Providers set to be place out to tender for competition integrated contracts for out-of-hrs GP care and ultrasound. Photograph: Graeme Robertson/Getty Photographs
Numerous GP-led local NHS bodies are being forced to place health solutions out to tender despite government assurances that that would not occur.
New analysis by Wellness Services Journal displays that 29.1% of the leaders of 93 clinical commissioning groups (CCG) which responded to a survey explained had opened up, or have been opening up, services to competition which they would not have carried out if they have been not concerned about the influence of new guidelines contained in the controversial Health and Social Care Act.
They incorporated contracts for out-of-hours GP care, older people’s services, audiology, ultrasound and podiatry.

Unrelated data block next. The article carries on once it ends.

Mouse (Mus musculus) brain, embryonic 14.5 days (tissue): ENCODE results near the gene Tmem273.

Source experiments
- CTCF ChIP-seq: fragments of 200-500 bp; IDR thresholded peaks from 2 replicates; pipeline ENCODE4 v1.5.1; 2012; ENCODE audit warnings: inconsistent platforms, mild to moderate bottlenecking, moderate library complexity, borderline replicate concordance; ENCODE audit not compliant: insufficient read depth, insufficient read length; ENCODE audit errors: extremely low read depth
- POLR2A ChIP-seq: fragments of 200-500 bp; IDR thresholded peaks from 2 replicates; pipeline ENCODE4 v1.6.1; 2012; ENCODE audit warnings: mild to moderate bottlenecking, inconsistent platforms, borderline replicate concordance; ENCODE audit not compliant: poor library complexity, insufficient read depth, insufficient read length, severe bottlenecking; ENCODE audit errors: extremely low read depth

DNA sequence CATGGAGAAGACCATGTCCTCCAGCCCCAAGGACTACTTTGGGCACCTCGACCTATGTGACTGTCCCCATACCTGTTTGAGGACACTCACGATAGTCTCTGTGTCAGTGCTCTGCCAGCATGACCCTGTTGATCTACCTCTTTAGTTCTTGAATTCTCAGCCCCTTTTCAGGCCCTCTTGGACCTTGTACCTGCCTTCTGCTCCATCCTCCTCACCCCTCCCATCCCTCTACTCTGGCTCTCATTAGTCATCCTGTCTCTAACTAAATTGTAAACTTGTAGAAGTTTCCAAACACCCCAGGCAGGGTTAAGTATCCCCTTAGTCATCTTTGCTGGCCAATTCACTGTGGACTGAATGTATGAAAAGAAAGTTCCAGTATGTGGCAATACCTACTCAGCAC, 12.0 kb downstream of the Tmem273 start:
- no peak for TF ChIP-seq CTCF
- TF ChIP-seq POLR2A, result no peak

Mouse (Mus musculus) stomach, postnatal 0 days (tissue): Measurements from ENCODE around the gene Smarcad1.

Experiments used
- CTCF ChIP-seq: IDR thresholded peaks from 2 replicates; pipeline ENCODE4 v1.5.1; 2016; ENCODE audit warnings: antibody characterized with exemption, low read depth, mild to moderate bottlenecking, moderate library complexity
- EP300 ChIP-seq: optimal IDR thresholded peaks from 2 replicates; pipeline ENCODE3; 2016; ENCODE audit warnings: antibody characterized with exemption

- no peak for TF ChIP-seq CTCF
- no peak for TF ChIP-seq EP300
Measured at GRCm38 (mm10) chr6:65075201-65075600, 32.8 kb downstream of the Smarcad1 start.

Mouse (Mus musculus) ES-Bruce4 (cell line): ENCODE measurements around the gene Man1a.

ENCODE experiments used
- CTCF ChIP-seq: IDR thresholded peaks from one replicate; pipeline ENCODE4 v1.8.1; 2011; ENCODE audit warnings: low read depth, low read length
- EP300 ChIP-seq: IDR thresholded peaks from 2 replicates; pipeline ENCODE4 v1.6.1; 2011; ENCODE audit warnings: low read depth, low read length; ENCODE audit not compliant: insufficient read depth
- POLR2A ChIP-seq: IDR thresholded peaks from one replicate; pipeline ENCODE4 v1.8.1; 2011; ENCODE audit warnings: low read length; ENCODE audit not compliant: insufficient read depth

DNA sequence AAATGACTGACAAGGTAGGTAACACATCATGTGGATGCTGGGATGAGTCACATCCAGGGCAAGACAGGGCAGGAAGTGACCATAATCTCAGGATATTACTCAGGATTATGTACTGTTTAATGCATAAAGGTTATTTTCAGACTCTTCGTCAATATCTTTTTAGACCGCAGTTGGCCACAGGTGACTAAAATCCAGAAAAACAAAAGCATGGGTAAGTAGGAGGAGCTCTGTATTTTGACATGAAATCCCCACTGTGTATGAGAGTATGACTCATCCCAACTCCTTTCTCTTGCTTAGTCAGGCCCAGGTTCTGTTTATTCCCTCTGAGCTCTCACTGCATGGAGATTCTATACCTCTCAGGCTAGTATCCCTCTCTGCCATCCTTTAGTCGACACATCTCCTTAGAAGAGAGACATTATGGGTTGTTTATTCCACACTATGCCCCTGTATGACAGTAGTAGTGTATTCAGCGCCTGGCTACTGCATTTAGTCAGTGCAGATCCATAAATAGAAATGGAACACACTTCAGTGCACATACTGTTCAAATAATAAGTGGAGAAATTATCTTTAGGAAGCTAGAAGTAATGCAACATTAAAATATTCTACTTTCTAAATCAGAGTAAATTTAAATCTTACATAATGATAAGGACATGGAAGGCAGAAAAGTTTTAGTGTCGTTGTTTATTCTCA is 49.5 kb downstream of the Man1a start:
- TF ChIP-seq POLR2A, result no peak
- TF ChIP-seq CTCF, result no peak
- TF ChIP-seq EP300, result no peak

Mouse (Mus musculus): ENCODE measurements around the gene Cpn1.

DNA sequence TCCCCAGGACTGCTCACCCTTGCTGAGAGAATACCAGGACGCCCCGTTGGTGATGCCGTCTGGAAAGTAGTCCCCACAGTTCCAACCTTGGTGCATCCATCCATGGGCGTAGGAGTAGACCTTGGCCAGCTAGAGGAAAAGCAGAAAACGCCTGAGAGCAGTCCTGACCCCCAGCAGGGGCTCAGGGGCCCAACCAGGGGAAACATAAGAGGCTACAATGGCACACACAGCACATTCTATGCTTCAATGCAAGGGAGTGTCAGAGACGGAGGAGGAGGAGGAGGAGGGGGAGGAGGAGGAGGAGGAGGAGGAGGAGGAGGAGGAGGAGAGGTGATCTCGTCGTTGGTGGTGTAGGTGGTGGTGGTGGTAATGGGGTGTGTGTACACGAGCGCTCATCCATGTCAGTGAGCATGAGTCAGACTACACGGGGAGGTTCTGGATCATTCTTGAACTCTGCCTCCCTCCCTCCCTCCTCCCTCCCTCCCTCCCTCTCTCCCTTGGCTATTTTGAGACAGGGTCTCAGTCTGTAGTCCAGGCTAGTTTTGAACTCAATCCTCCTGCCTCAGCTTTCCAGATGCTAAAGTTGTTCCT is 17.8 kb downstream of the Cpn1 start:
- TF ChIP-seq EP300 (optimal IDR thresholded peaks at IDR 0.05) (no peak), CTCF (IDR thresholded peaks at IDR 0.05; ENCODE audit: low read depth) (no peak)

In 2012, the wellness secretary Andrew Lansley wrote to all the 211 CCGs pledging unequivocally that they individually would be ready to choose, rather than ministers or the NHS regulator, Monitor, when to put contracts out to tender.
But HSJ identified that twenty% of CCGs had encountered a challenge under the new competitors guidelines to a choice they had taken about the commissioning of solutions, even though 57% had knowledgeable “informal challenge or questioning”.
In addition, 65% of the 103 bosses of the 93 CCGs mentioned that they had incurred further charges associated to commissioning as a result of the regulations, although 36% explained they had hampered programs for local hospitals to merge or grow to be foundation trusts.
Peter Melton, the co-chair of the NHS Commissioning Assembly, said that the competitors rules needed to be simplified to make tendering choices less complicated for CCGs.
Sir David Nicholson, who stepped down last week as NHS England’s chief executive, warned MPs final 12 months that the NHS was “obtaining bogged down in a morass of competitors law.”